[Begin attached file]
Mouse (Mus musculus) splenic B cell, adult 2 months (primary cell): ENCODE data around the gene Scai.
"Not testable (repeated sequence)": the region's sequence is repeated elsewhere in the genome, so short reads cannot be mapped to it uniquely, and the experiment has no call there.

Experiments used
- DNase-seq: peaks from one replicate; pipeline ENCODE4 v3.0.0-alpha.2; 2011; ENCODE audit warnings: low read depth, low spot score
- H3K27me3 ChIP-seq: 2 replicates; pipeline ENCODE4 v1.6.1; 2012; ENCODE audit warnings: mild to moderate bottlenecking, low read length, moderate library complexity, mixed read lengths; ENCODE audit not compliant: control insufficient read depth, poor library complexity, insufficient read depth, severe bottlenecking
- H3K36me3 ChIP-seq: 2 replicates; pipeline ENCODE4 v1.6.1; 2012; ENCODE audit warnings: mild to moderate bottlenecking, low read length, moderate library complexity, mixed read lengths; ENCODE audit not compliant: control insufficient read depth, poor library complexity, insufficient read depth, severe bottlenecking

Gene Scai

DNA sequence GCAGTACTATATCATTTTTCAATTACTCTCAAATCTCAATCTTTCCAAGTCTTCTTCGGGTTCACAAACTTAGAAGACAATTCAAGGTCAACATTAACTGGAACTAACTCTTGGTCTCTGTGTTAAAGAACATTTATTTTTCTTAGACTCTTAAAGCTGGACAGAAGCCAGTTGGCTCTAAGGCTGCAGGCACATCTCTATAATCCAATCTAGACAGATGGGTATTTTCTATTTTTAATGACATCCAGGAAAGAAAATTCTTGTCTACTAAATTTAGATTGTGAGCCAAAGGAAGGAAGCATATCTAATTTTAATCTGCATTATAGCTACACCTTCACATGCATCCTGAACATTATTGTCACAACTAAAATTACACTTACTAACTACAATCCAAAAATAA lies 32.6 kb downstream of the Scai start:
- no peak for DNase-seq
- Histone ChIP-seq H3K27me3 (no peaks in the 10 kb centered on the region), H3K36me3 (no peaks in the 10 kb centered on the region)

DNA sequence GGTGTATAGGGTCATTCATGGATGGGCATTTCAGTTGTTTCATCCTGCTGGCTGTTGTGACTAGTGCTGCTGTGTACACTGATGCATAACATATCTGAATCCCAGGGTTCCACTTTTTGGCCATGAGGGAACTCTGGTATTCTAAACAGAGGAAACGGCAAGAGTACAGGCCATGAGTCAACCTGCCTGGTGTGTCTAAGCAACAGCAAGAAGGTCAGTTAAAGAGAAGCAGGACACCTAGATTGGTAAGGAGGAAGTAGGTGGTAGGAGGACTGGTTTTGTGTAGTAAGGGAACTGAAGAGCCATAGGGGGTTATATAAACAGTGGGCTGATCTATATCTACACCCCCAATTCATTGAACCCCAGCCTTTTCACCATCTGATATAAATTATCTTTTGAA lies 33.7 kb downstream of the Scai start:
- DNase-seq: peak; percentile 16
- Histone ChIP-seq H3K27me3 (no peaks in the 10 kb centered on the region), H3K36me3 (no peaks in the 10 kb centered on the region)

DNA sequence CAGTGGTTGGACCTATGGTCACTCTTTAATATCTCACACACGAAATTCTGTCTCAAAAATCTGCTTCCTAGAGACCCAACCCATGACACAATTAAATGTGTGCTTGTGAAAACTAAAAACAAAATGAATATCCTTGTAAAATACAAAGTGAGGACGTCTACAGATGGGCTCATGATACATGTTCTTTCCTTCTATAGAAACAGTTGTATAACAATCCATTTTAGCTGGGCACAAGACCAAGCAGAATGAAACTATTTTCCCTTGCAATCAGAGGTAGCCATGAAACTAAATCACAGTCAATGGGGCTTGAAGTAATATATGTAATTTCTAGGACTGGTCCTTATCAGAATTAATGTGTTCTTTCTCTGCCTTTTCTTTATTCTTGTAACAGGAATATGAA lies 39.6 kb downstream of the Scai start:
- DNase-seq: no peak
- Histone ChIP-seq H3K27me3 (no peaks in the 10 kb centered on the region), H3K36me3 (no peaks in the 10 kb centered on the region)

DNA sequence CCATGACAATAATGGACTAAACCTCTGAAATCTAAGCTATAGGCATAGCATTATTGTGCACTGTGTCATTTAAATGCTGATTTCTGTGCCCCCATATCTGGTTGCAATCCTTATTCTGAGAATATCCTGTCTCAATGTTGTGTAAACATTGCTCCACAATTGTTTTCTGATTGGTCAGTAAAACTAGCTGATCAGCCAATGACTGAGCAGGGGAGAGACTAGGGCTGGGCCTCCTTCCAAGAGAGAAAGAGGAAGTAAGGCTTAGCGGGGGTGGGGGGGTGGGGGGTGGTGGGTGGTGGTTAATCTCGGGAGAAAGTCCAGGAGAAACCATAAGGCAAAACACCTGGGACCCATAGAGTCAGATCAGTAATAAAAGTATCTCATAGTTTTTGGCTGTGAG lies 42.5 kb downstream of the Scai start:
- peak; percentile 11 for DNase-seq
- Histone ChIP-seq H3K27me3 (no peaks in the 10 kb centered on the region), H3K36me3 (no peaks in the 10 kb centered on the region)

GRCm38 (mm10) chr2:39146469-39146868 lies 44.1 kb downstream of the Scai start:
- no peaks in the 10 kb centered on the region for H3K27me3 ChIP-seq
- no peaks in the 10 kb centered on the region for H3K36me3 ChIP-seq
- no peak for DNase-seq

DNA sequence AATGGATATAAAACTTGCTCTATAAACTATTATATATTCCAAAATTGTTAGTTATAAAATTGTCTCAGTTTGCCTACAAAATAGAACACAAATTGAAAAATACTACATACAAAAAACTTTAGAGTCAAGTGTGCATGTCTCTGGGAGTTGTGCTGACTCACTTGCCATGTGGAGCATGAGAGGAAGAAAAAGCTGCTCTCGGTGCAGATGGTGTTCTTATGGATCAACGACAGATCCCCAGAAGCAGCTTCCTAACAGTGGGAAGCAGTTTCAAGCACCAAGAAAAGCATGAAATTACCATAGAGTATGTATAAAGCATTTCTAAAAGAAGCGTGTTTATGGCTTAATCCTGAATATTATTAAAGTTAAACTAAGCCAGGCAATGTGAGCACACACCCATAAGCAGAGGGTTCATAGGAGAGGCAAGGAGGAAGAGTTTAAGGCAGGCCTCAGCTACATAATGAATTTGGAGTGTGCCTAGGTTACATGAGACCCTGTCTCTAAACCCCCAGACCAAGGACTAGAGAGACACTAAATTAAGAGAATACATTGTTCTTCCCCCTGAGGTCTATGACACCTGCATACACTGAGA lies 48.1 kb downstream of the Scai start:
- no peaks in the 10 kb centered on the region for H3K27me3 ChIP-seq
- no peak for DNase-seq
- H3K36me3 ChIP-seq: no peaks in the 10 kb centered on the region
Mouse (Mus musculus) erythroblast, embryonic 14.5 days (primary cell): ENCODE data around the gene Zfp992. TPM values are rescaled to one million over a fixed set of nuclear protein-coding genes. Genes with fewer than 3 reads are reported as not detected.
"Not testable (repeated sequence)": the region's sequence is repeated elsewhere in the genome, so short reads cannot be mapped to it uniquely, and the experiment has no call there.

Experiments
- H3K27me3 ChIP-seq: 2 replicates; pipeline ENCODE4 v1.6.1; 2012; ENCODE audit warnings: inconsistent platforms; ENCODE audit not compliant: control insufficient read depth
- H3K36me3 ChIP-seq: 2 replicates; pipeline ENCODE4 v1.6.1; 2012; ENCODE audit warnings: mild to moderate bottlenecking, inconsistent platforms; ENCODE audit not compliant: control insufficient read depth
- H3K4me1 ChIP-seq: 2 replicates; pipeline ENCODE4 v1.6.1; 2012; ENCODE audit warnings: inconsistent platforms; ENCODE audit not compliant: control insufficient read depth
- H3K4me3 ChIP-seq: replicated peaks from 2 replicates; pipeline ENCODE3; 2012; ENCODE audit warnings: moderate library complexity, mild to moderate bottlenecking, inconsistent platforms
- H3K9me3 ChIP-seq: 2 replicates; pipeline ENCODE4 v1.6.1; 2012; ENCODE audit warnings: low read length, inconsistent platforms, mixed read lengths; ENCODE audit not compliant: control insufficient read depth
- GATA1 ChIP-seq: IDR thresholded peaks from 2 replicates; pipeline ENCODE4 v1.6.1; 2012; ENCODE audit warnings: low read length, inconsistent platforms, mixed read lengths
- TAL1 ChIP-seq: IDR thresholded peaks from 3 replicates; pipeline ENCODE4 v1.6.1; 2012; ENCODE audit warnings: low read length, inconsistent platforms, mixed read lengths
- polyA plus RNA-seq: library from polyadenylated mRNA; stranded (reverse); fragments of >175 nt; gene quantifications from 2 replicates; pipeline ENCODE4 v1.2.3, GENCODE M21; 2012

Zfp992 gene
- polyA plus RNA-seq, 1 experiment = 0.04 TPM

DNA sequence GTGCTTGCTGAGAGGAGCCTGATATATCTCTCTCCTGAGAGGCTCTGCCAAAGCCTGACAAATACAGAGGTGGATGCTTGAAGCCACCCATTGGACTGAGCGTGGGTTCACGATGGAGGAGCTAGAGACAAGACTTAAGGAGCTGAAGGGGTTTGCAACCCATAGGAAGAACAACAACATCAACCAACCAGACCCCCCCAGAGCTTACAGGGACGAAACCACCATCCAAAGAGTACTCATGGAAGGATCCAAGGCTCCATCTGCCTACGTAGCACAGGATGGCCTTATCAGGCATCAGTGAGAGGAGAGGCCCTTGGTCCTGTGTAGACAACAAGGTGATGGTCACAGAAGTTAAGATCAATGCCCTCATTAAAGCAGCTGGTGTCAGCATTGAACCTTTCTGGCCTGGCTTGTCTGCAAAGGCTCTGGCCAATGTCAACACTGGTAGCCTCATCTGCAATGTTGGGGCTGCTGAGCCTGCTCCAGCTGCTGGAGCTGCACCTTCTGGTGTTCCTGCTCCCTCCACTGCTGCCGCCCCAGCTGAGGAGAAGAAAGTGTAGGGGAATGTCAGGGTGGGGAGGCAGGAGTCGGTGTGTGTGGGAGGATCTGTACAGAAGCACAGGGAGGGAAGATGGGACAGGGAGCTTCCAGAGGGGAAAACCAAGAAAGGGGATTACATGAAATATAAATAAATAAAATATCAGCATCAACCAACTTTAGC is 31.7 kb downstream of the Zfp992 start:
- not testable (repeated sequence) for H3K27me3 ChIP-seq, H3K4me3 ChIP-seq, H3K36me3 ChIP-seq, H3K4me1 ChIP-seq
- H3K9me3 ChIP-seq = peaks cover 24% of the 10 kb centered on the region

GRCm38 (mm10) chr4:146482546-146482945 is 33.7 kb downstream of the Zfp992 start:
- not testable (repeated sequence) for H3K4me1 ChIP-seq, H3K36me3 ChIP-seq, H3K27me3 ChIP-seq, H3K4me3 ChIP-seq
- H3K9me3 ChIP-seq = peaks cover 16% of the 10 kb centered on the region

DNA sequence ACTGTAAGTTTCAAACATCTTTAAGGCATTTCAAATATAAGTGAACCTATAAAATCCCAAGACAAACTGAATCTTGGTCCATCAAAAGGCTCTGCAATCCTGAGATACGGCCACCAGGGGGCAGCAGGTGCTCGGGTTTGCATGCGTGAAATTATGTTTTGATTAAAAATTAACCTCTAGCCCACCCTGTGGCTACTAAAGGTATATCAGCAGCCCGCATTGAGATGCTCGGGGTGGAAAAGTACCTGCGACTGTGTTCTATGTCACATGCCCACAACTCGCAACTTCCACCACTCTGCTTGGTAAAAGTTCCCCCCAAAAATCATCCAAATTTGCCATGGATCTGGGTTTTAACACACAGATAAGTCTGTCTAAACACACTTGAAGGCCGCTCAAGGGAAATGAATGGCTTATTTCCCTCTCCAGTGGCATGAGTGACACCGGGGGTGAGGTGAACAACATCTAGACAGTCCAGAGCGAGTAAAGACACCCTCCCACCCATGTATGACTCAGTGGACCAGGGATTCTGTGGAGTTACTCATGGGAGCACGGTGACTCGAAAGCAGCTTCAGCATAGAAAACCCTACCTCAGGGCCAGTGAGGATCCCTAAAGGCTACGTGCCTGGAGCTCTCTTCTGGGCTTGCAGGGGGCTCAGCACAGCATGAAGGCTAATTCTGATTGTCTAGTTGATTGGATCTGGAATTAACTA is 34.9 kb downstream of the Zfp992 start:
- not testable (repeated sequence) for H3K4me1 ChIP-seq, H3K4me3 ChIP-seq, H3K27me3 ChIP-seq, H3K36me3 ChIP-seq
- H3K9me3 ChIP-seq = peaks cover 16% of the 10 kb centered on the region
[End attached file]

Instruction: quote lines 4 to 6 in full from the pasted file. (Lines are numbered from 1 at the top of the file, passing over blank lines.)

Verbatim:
- DNase-seq: peaks from one replicate; pipeline ENCODE4 v3.0.0-alpha.2; 2011; ENCODE audit warnings: low read depth, low spot score
- H3K27me3 ChIP-seq: 2 replicates; pipeline ENCODE4 v1.6.1; 2012; ENCODE audit warnings: mild to moderate bottlenecking, low read length, moderate library complexity, mixed read lengths; ENCODE audit not compliant: control insufficient read depth, poor library complexity, insufficient read depth, severe bottlenecking
- H3K36me3 ChIP-seq: 2 replicates; pipeline ENCODE4 v1.6.1; 2012; ENCODE audit warnings: mild to moderate bottlenecking, low read length, moderate library complexity, mixed read lengths; ENCODE audit not compliant: control insufficient read depth, poor library complexity, insufficient read depth, severe bottlenecking